British folkloric figure. A member of the Tiddy Folk (see tiddy mun), the yarkins lived in the Fens, the great Lincolnshire wetlands that were drained in the 18 th century to expand agricultural land. The people of the Fens had a complex and elaborate folklore featuring many fantastic fairy creatures; like the Fens themselves, these tales are now virtually lost. Little is now known about the yarkins, except that they demanded offerings to keep the earth fertile.

Ychen Bannog

Welsh folkloric figures. These calves of the dun cow were long-horned and strong; they were also friendly to humans and lured the monstrous afanc out of its protective lake so that it could be killed.


Symbolic object. The yew (species Taxus) is a sturdy evergreen that can grow to an impressive girth and age. Perhaps for this reason, yews were associated with the otherworld, with death, and with immortality; they are commonly found in graveyards throughout Britain and Ireland. In mythology a yew betokens transformation, as when the Welsh hero lleu llaw gyffes turns into an eagle at his death and perches in a yew tree. Modern science is just learning of healing chemicals found within yew trees, such as taxol, used in fighting breast cancer; as with many ancient beliefs, the Celtic connection between yews and immortality may encode some scientific knowledge.

Yew of Ross

Symbolic object. In Irish tradition there were several trees of great legend, one of which was the Yew of Ross, which the dind-shenchas tells us was as broad as it was tall; it bore apples, acorns, and nuts, all at the same time.

Y mamau (bendith y mamau)

Welsh folkloric figures. "The Mothers" was a name given in some Welsh tales to the otherworld figures otherwise known as fairies. The meaning and significance of the term is unknown; it is unclear whether the fairy folk were believed to be ancestral figures, as the name suggests. Bendith y mamau, "the Mothers’ blessing," means good luck brought by the fairies.

Ynys Gutrin (Ynys Wydrin)

Welsh mythic site. A legendary place that cannot be seen with physical vision, "glass island" was a women’s domain, inhabited only by nine beautiful maidens.

Ynys Wair

Welsh mythic site. What is now known as Lundy Island, in the ocean waters off Bristol, was once known as Ynys Wair, the island of Gwair or gwydion, the magician-bard who figures so prominently in the mythological tales collected as the mabinogion.


Breton mythological site. Legend claims that the mouth of hell can be found in the region of Brittany’s known as Finistere ("earth’s end"), in the bog of Yeun. Because the Celts did not see the otherworld as infernal, this legend may be of Christian origin.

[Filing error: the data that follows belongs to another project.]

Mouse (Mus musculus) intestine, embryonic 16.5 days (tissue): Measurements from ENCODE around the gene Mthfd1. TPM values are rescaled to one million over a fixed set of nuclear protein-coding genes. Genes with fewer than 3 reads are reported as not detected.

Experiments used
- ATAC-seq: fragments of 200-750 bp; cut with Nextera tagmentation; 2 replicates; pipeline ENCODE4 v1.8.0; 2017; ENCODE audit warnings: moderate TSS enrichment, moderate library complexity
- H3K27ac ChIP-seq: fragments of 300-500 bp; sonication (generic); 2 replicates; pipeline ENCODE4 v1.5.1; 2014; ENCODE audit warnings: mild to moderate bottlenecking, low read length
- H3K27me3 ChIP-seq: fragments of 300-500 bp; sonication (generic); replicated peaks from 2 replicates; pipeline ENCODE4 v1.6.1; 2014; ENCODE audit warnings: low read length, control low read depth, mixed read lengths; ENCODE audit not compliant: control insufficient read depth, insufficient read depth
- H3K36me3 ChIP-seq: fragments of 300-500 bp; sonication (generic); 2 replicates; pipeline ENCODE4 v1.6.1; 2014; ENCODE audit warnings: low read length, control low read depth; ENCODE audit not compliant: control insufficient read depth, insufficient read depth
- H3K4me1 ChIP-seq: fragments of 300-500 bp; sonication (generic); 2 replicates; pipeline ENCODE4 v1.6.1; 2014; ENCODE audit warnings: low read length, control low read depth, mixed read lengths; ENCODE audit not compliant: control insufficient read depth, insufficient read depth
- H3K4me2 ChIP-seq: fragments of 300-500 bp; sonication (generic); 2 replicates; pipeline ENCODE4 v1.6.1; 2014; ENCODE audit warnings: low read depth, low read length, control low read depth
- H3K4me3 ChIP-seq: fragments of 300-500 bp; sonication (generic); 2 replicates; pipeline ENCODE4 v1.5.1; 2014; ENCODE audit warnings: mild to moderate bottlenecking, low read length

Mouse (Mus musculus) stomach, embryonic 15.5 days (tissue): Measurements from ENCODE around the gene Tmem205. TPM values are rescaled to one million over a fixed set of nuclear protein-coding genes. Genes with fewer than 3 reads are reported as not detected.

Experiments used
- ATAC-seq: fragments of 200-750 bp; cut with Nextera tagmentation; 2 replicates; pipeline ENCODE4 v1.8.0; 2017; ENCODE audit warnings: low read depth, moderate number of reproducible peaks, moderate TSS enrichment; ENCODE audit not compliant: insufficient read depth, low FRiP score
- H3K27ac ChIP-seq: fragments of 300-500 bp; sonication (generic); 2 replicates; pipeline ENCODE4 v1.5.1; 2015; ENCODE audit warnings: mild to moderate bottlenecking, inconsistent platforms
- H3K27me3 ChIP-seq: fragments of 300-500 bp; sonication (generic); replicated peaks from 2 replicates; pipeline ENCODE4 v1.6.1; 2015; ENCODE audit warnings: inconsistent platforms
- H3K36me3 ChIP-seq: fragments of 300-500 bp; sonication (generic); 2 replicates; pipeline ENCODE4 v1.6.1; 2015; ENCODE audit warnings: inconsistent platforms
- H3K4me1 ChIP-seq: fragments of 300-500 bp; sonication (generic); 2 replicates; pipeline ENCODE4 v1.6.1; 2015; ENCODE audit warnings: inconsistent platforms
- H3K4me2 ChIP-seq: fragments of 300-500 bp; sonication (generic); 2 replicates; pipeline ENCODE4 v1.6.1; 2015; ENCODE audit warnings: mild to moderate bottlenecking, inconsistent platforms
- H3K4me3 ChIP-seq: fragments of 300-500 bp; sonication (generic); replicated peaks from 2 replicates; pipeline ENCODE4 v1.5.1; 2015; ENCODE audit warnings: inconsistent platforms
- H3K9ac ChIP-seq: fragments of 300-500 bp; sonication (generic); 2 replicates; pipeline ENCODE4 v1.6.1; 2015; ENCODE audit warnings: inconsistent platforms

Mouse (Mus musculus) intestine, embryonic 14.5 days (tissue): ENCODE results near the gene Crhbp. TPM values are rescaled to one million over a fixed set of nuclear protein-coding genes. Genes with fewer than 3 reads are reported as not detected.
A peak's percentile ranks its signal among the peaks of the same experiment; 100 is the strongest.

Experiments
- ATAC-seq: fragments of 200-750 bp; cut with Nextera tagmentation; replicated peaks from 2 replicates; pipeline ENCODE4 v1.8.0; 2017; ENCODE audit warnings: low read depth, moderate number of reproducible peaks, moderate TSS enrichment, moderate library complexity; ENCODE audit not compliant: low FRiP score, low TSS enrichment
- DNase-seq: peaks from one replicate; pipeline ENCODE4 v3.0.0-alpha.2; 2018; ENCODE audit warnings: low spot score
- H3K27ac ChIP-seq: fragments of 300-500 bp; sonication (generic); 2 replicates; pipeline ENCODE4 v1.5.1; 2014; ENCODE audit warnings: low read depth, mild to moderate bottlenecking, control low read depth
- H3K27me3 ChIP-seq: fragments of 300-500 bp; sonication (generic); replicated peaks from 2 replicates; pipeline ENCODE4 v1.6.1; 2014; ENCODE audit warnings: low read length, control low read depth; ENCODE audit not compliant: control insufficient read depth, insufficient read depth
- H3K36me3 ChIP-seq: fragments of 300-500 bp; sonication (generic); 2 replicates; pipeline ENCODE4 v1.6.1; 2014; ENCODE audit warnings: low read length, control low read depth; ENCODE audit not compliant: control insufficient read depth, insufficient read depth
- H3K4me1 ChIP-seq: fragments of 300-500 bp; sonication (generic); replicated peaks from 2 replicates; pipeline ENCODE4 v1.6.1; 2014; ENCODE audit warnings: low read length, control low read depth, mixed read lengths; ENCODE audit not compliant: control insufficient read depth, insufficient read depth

Yr Hen Wrach

Welsh folkloric figure. The great hag who lived in the bog near Aberystwyrth sneaked into town on cold misty evenings and breathed on the people there, after which they came down with fevers, chills, and coughing. She appears to have been a protective spirit of the bogs, for she has been inactive since people started burning coal and gas rather than peat. At seven feet tall, with yellow skin and black teeth, she was a frightening figure.

Ys (Is, Ker-Ys, City of Ys)

Breton mythological site. One of the great tales of Brittany is that of the pagan princess dahut, who spurned the new religion of Christianity despite her father’s gradlon’s devoutness. Instead, she gathered the korrigans, the fairies who lived in the sea, and had them build her this great crystalline city off the Breton peninsula, in an area so low that it had to be walled to keep the water out (the name means "low town"). It was located in the Baie de Trepasses, "Dead Men’s Bay," a treacherous part of the Atlantic that is rich not only in fish but in the wealth of wrecked ships.

Its great seawalls protected Ys from the storms that ravaged the coast. At certain times, the sea-gates were opened, so that the city’s wastes could be carried away through an elaborate sluice system. Dahut kept the key to the seawalls on a silver chain around her neck.

The people of Ys grew wealthy and contented. Dahut was content as well, living a life that was both sensual and rapacious, killing men after she had her way with them. As a result, the great city of Ys was doomed; the seawalls broke (or perhaps Gradlon or one of Dahut’s lovers opened them) and Ys sank beneath the waves. Some legends claim that you can still see it under the waves at Douarnenez on certain days when the sea is calm and the sunlight just right.


Welsh mythological figure. In the story of kulhwch and olwen, one of the tasks set for the hero was snaring a tusk from this otherworld boar.

Yspaddaden Penkawr (Yspaddaden Pencawr, Ysbaddaden Bencawar)

Welsh mythological figure. The "great giant" or "chief giant" of Welsh mythology appears in the romance of kul-hwch and olwen, in which the titular hero, condemned to marry no other woman than Olwen, asked the assistance of his cousin, king arthur. With Arthur’s knights, Kuhlwch located Olwen’s home after a year’s search. There he discovered that Yspaddaden Penkawr, who needed four men to lift his eyelids, had no intention of letting his daughter marry—because a prophecy had said that he would die on the day of her wedding. He attacked the company, but they defended themselves well, and finally Yspaddaden offered Olwen to Kuhlwch, provided he satisfy 13 difficult challenges and 26 minor ones. Ultimately the hero did so, and as prophesied, Yspaddaden was killed on Olwen’s wedding day. Many motifs in the story recall that of balor in Ireland.

Yvonne and Yvon

Breton heroine and hero. A folktale from Brittany, presumably of Celtic origin, tells of a young woman who attracted the eye of the sun with her beauty, diligence, and patience. He carried her off to his home in the sky one day, and a year later the family had heard nothing more of her. With his five brothers, Yvon started walking toward the western horizon, hoping to find the land of the sun. After many adventures, the brothers were discouraged—all but Yvon, who continued through trials and tribulations until he found his sister, happily at home in the sun’s house. When he returned home, Yvon discovered that ages had passed and that all memory of his family had disappeared from the land.